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Greetings everyone,

On Saturday last week I had the pleasure of delivering a workshop on IPv6 networking at the MRMCD2015 conference in Darmstadt, Germany. It goes without saying that the atmosphere was quite amicable; as usual at CCC-related events. What definitely impressed me the most was the diversity of the audience. There were around thirty attendees representing several age groups and all with seemingly differing backgrounds.


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Given there’s quite some speculation and, as we think, misinformation going around we think it’s helpful to add/clarify the following information:

  • we fully comply with the injunction and we have no intentions to violate it. we do not plan to publish any technical information besides the report (agreed upon with FireEye themselves) and the slides (based on the former) anyway. No 3rd parties except for the ones involved (FireEye, lawyers) have received any additional technical information from our side, let alone an earlier version of the report.
  • the injunction covers accompanying details mostly within the architecture space, but not the core vulnerabilities themselves. Those are not part of the injunction.
  • we stand by the timeline as provided below. In particular, the following two points:
    – FireEye received a draft version of the report which had the objectionable material (as identified by the cease and desist letter) fully removed on August 11th.
    – according to the cease and desist letter FireEye’s lawyer sent us, they were informed – from our side – about the planned talk at 44CON on Jul 23rd.
  • there’s an injunction, but not a lawsuit. I used the term “sue” after consulting Merriam-Webster which states: “sue: to seek justice or right from (a person) by legal process”, but this might have been misinterpreted by some readers. As stated, there’s a pending injunction, but not a lawsuit.

Please note that we won’t share legal documents with 3rd parties or publish them as we consider this inappropriate.
Please note further that, during the whole process, our goal was to perform a responsible disclosure procedure with its inherent objectives (namely vulnerability remediation by vendor and education of various stakeholders involved, see also here or here). We consider this disclosure process as concluded. We don’t see a need to add technical details from our side as we feel that the objectives of responsible disclosure are met (not least as patches are released since quite some time and both vendor & finder have released reports).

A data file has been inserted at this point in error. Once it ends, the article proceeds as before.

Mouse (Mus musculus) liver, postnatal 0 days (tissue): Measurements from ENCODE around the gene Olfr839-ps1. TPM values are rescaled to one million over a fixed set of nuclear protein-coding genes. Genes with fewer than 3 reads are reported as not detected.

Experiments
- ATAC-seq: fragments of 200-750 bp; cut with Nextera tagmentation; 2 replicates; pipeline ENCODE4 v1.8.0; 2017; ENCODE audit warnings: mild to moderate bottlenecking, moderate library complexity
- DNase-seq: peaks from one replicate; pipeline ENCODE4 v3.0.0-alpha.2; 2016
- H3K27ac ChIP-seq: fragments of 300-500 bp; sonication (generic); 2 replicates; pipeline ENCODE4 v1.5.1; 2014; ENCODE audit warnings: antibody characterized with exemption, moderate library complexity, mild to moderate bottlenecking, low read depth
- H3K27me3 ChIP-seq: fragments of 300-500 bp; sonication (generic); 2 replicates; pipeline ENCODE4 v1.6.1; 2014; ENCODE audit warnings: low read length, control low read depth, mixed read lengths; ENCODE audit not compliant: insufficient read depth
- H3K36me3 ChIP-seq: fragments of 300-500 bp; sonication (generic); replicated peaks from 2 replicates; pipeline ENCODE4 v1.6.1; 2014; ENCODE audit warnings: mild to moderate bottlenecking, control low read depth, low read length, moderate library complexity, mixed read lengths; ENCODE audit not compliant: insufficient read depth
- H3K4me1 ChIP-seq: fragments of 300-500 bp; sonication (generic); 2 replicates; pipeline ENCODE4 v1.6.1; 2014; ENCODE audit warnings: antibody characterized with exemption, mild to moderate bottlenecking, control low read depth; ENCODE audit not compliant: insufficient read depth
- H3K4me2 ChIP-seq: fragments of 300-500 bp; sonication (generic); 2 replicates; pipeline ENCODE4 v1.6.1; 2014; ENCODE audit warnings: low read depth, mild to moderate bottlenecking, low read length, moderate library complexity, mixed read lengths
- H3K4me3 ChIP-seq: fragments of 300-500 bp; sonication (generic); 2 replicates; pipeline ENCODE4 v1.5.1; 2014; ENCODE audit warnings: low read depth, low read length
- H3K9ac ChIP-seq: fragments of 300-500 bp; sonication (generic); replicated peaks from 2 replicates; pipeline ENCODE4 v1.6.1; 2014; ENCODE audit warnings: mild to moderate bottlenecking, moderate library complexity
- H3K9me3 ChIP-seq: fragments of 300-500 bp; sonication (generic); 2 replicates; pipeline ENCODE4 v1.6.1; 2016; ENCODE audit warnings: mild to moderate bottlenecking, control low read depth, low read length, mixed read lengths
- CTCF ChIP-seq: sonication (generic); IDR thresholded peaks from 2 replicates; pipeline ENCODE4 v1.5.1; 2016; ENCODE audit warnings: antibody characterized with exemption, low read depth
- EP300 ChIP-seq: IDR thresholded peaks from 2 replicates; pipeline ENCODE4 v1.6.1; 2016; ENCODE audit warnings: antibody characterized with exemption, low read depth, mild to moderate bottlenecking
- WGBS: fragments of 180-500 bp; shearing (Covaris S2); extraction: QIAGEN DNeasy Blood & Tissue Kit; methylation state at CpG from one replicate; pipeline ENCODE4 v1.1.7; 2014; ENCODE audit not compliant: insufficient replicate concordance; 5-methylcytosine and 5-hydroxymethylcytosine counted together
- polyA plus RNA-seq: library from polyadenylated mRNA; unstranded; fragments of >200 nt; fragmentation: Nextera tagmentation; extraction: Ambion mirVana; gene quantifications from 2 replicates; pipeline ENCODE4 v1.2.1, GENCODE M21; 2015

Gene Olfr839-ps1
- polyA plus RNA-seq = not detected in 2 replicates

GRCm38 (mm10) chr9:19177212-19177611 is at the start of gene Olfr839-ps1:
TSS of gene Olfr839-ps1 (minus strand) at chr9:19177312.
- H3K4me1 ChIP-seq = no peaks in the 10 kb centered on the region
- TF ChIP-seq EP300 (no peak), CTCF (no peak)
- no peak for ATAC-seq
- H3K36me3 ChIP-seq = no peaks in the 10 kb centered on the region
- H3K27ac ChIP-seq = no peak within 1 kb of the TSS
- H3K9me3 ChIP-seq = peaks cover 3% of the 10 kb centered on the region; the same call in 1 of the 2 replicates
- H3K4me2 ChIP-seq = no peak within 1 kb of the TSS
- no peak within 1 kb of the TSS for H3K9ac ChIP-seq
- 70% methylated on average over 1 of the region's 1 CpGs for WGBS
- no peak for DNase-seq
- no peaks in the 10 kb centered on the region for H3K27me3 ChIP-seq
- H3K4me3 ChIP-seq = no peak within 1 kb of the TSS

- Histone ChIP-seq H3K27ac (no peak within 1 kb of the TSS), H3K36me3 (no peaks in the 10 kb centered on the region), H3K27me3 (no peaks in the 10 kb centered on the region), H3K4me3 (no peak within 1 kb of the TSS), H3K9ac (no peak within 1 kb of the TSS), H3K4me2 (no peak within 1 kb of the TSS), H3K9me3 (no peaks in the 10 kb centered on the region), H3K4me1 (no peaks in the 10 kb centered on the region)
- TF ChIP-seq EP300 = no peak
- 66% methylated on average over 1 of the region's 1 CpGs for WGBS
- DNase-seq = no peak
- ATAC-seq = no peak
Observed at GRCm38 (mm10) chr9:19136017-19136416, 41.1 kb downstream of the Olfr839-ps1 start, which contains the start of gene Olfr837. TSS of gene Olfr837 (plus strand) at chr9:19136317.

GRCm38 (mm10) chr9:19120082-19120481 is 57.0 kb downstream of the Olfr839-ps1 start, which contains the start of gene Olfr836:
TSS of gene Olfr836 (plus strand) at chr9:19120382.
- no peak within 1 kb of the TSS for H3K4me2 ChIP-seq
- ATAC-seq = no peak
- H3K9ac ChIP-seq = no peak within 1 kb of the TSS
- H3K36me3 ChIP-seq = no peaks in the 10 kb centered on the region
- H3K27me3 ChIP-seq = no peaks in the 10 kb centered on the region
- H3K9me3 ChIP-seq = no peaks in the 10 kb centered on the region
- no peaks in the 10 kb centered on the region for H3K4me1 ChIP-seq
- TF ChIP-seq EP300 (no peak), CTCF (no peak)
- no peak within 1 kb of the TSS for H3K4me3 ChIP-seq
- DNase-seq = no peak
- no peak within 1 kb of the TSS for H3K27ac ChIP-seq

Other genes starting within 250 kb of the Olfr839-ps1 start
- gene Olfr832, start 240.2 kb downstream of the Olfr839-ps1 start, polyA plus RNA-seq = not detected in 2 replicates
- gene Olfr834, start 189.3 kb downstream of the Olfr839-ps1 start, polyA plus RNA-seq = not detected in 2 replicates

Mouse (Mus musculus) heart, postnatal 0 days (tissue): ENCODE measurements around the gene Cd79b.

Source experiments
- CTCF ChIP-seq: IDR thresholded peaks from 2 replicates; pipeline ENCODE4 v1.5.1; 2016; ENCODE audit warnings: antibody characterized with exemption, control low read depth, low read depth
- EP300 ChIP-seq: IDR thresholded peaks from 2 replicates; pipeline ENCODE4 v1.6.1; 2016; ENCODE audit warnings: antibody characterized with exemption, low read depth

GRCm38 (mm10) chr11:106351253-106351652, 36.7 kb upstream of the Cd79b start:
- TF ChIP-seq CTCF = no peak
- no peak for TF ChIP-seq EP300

We’ve just released an ERNW Newsletter titled “Playing With Fire: Attacking the FireEye MPS” which describes several (meanwhile patched) vulnerabilities in FireEye‘s “Malware Protection System” (webMPS) version 7.5.1. Right now Felix gives a talk at 44CON in London on the topic, including some demos. He will release the slides after the talk => to catch the respective announcement you might follow him on Twitter (which is probably a good idea anyway if you’re interested in vulnerability research).


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24th USENIX Security Symposium & WOOT Workshop

Recently I had the pleasure to attend the 24th USENIX Security Symposium and its co-located Workshop on Offensive Technologies (WOOT) in Washington, D.C. The workshop has received quite some attention this year, 57 submissions of which 19 have been accepted, so that the organizers decided to double its length from one to two days. (more…)